The earth had a face, then: smiling blue and green and gold and gentle, or frowning in furious gouts of black thunder.

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But it was a face , and that's where the animals lived, on the surface of it. The leader of this menagerie is Chauntecleer, the Rooster who keeps his crew under control. He and his fellow animals inhabit the earth, there to protect against evil humans have yet to appear. In another nearby kingdom, another rooster is seduced by the malicious murmurings of Wyrm the Evil and the resulting chaos causes migrations and disruption.

Yes, this is an allegory of human nature, but Wangerin doesn't hit the reader over the head with philosophy. Our rooster hero is not John Wayne; he has doubts and makes mistakes, just like us. There's a bit of Tolkien here and the initial goodwill becomes tenuous when the struggle becomes prominent. I certainly enjoyed it, as I also liked the sequel, The Book Of Sorrows , though the second tome is gloomier. View all 3 comments.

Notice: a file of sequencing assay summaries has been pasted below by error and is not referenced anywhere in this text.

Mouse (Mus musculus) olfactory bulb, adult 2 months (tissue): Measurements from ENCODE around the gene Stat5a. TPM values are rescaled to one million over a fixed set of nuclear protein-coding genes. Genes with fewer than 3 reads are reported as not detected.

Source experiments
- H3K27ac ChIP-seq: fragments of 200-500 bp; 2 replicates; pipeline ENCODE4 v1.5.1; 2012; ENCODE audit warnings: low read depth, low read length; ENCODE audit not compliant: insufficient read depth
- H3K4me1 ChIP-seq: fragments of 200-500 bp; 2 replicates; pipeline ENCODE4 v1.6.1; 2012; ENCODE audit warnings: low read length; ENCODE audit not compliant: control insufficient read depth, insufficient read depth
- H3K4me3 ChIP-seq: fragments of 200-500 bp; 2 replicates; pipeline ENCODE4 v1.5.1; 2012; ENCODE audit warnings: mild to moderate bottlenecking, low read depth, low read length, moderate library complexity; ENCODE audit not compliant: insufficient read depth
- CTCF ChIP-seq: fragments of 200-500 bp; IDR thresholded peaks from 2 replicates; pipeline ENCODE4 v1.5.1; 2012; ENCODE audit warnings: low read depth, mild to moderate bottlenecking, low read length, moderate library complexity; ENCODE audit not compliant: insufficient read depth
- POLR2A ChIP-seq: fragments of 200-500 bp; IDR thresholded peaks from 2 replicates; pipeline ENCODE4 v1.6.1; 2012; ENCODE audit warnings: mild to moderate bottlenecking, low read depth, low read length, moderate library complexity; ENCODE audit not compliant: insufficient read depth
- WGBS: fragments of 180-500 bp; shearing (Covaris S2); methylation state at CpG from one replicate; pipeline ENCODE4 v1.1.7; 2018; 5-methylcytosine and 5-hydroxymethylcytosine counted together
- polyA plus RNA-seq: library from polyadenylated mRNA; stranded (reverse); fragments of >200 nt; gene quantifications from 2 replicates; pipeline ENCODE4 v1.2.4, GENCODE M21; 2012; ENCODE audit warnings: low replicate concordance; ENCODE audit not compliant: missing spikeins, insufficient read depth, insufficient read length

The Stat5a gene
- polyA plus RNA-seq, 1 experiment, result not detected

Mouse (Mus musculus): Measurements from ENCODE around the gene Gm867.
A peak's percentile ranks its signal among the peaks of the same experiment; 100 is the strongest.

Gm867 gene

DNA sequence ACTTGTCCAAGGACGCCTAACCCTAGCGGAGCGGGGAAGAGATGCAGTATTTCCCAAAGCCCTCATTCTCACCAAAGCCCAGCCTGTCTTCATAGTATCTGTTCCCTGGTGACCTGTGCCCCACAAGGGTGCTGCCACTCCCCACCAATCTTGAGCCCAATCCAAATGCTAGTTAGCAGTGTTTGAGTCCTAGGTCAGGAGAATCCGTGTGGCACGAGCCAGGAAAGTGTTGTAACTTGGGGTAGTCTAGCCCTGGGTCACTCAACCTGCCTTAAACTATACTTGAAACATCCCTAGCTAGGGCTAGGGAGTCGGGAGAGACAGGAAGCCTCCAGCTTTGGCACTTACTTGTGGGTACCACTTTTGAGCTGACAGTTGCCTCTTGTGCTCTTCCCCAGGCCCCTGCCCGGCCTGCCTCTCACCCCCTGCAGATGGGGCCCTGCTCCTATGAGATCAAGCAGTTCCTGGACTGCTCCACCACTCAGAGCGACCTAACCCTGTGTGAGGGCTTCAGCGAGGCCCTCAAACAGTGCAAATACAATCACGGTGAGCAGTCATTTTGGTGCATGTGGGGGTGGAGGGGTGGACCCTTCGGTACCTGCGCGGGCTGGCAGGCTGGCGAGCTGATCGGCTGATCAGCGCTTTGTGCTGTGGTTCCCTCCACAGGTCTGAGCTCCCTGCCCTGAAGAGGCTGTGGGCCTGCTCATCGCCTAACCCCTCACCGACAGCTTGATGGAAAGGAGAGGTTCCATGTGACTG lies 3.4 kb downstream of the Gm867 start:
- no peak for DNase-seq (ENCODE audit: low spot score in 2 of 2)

Nov 11, Katie Long rated it liked it. Book Club this month decided that we would all choose a former National Book Award winner. I decided to pick the weirdest thing on the list, and a story inspired by Chaucer where farm animals unite to defeat evil, seemed like the right choice. It was a fun departure from my comfort zone. Feb 26, Sarah rated it it was amazing Shelves: favorites , recommended. I was not prepared for what this book featuring a talking rooster would do to my poor heart. The best battle scene I have ever read, sorrow to match King David's, the putrid nature of sin, the glories of our little efforts in the war against the flesh and the devil, the comfort of the Holy Spirit No, I'm not overdoing it.

Truly, it's all here in this incredible book. Dec 10, Helena Sorensen rated it it was amazing. I'd love to have overheard the conversation between Walt Wangerin Jr.